There are five kinds of self-care: physical, mental, emotional, spiritual and social. We’re going to take a moment to review each of those in just a second. So, this stay-at-home order — a lot of people, I think, are seeing it as a block and as an inability to do the things that they once did. A lot of people see the stay-at-home order and quarantining as an inconvenience. The stay-at-home order — the way I see it and the way I have to see it — it’s an opportunity for us to have to readjust our expectations and turn them into standards instead. It’s a chance to simplify the things in life we’ve historically done a great job at complicating, like physical self-care. This is the most basic form of self-care. What this means is maintaining good hygiene. Having a routine — having a routine is indicative of good physical and mental health. Waking up at the same or similar time every morning and sleeping at the same or similar time every night.

Watching what you eat. So, what you eat is going to impact your energy. It’s important to take a good look and really introspect at what your dietary needs and restrictions are like. Maintaining hydration is super important. Physical self-care is also seeing a doctor regularly. It’s seeing a mental health therapist regularly. It’s decluttering. Ensuring that since we are spending the most time — more time than we’ve ever spent at home before — since we are doing that now, we have to ensure that we have a clean, safe, comfortable and decluttered workspace to be in. Getting outside. I feel a lot of people — when I say get outside, I just mean you have to try to get some fresh air every once in a while.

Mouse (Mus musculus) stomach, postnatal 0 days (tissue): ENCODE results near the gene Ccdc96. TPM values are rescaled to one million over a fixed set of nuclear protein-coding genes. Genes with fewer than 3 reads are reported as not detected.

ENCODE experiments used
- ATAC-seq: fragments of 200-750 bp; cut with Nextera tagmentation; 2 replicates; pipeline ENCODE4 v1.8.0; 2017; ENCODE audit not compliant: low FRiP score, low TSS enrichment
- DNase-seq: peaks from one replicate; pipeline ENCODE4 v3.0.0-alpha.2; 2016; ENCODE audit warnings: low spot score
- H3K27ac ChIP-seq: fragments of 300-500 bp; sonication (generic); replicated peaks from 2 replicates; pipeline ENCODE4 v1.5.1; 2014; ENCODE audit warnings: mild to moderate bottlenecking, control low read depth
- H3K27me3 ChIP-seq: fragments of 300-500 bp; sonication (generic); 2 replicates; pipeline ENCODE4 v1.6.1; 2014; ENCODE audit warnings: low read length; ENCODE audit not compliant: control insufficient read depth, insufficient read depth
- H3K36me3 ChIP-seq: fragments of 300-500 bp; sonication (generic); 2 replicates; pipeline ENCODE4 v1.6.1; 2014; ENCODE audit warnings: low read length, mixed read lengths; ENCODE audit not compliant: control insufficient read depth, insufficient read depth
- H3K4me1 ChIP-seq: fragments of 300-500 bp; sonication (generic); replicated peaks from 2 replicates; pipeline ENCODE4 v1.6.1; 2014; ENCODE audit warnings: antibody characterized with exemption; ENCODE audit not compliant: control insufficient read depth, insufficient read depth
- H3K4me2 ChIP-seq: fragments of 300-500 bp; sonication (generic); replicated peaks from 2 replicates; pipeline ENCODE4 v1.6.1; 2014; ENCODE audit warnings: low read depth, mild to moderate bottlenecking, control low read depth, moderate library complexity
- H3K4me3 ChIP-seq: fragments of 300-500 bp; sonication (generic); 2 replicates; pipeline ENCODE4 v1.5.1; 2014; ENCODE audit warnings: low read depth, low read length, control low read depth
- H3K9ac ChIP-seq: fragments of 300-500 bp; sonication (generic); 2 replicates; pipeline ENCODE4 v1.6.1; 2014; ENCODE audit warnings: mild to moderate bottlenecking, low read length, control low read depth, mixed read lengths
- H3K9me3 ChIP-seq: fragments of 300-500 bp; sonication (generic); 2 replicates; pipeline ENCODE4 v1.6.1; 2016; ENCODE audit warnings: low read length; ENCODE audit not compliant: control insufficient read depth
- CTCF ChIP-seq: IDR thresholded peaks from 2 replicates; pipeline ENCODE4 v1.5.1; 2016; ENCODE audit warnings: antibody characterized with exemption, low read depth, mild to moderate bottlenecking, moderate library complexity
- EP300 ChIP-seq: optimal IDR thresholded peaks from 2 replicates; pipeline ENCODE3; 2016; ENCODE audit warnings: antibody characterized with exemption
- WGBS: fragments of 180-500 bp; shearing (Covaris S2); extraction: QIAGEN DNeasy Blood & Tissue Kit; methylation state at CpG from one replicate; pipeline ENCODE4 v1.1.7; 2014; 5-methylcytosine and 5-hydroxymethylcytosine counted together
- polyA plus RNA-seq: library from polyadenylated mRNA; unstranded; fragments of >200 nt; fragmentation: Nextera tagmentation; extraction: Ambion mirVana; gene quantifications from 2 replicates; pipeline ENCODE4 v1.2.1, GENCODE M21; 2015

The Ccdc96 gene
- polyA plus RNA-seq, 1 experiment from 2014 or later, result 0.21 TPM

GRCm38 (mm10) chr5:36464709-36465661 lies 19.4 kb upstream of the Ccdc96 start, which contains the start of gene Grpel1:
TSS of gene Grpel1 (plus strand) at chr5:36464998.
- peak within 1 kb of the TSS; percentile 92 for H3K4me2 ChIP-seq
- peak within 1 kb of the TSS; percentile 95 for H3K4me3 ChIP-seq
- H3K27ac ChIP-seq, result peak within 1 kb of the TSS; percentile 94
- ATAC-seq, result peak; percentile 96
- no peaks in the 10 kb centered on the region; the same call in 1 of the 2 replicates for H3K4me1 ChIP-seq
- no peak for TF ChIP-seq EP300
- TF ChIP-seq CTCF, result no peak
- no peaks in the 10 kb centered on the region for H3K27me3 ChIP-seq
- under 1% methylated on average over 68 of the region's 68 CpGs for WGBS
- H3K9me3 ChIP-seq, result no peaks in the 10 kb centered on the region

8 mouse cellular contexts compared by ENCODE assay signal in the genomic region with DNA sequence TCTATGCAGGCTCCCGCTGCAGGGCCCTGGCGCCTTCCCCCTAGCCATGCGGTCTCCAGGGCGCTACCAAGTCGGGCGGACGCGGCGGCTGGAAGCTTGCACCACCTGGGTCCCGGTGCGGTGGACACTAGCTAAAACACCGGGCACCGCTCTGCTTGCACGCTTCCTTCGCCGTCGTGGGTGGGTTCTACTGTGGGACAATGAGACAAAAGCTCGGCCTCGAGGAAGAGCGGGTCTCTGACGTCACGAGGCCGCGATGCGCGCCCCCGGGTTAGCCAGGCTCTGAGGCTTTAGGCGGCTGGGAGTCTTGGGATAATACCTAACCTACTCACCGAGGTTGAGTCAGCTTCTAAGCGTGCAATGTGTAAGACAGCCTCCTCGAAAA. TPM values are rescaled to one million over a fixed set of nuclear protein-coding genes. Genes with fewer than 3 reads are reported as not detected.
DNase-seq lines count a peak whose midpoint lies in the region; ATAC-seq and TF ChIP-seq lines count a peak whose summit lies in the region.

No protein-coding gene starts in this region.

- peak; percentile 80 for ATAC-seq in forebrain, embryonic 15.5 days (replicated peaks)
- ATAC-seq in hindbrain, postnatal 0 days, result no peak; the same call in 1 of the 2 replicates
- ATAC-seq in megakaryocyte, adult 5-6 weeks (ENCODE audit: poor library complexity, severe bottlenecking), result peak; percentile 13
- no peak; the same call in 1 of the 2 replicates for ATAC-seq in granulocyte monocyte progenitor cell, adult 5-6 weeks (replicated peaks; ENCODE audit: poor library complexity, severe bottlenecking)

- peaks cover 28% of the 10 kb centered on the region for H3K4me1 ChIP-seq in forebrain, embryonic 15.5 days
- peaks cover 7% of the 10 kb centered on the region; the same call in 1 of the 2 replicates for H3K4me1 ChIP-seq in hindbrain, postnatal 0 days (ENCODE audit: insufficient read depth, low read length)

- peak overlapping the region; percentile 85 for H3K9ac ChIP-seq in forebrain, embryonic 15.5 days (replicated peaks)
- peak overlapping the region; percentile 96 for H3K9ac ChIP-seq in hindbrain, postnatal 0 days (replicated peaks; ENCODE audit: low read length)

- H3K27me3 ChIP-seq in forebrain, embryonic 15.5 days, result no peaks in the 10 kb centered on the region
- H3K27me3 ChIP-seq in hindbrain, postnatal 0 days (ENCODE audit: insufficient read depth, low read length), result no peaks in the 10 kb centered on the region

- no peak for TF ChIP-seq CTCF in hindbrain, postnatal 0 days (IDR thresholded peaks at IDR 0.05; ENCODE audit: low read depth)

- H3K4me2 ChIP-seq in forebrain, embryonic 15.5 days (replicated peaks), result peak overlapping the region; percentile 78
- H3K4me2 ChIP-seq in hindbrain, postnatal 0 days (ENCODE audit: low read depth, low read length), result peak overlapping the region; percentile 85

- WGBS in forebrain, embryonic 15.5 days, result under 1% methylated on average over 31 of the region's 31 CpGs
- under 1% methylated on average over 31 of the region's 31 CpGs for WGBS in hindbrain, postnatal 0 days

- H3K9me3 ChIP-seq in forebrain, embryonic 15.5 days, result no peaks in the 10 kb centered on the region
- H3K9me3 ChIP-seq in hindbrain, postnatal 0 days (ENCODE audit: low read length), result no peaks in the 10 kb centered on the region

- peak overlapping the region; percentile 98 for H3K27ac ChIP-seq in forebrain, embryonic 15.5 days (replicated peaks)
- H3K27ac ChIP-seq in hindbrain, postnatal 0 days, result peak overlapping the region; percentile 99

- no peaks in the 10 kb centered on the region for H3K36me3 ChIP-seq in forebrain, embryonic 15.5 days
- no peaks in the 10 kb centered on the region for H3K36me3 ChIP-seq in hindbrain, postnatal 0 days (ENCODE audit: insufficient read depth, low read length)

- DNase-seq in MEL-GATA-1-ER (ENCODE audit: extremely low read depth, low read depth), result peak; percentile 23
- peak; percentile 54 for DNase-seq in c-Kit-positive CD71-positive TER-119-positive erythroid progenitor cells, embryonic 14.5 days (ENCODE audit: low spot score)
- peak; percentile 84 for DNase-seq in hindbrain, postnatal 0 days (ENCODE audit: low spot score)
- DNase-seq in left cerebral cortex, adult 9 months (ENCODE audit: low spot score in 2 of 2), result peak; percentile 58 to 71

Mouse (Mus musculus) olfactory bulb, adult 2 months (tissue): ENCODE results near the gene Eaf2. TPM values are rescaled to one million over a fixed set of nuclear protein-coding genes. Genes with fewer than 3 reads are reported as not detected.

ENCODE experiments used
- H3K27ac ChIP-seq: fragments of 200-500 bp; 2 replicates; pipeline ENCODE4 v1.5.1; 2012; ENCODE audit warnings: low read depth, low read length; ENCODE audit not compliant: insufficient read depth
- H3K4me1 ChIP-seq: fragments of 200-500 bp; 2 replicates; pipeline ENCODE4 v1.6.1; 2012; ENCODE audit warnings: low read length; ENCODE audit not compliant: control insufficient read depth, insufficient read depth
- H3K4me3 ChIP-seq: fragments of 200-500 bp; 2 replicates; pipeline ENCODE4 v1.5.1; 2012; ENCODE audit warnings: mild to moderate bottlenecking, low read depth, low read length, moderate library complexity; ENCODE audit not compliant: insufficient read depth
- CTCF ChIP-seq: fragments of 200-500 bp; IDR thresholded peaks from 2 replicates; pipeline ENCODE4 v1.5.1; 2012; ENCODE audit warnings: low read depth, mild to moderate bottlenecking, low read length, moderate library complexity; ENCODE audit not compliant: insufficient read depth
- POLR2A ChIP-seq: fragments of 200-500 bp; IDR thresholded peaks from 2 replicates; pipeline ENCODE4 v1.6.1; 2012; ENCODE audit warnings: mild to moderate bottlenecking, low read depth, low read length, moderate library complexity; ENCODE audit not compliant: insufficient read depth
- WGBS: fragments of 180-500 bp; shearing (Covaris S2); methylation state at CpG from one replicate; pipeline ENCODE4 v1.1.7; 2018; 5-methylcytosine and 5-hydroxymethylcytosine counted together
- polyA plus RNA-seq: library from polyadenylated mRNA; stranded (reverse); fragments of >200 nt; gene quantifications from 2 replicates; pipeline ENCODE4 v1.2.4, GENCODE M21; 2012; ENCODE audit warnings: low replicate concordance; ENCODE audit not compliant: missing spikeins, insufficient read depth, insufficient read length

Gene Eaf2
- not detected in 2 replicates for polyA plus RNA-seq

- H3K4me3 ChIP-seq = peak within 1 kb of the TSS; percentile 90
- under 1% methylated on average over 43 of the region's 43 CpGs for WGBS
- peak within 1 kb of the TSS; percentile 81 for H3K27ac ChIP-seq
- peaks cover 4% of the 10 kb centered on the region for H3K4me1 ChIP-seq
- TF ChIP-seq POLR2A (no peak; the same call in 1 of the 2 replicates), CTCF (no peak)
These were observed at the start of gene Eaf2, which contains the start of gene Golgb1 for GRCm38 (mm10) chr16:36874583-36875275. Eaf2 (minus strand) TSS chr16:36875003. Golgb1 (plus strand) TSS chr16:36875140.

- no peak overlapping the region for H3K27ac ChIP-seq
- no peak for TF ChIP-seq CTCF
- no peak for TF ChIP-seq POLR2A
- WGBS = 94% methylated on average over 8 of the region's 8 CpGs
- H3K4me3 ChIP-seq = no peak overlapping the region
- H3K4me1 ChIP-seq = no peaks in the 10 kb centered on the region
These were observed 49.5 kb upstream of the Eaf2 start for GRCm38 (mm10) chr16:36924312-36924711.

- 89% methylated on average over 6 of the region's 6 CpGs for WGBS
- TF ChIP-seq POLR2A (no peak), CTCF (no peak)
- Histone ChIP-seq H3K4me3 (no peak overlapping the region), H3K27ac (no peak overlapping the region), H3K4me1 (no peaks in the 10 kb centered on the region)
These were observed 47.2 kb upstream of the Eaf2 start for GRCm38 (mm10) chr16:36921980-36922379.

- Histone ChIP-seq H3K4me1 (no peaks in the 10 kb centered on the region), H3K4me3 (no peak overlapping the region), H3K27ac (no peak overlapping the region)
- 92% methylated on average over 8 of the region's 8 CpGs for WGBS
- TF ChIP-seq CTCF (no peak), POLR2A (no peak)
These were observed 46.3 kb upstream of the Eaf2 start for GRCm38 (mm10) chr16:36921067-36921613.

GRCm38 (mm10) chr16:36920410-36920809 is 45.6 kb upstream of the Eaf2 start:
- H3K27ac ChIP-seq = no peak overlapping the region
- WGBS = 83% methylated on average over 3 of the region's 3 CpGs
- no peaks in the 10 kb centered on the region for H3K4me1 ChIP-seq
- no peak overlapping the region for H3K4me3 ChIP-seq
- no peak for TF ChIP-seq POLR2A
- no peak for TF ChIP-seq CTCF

A lot of people find some things to place as barriers which I don’t necessarily think are barriers, such as, “Well, it’s raining,” or, “It’s too hot.” It’s not raining 24/7. It’s not too hot 24/7. You’ve got to try. This is more imperative than it ever was before. Your self-care and your physical self-care is completely up to you. No one else can manage that for you, so you are in full responsibility to take really good care of yourself physically. Getting outside means not breathing the same air that you’re breathing in 24/7. It means exchanging real oxygen from outside with carbon dioxide. Also, it means getting your physical needs met, so that means by exercising, doing yoga, deep breathing strategies and meditation, fulfilling sexual needs safely as well, practicing mindfulness. All of these are included but not limited to all of the important tenets of physical self-care.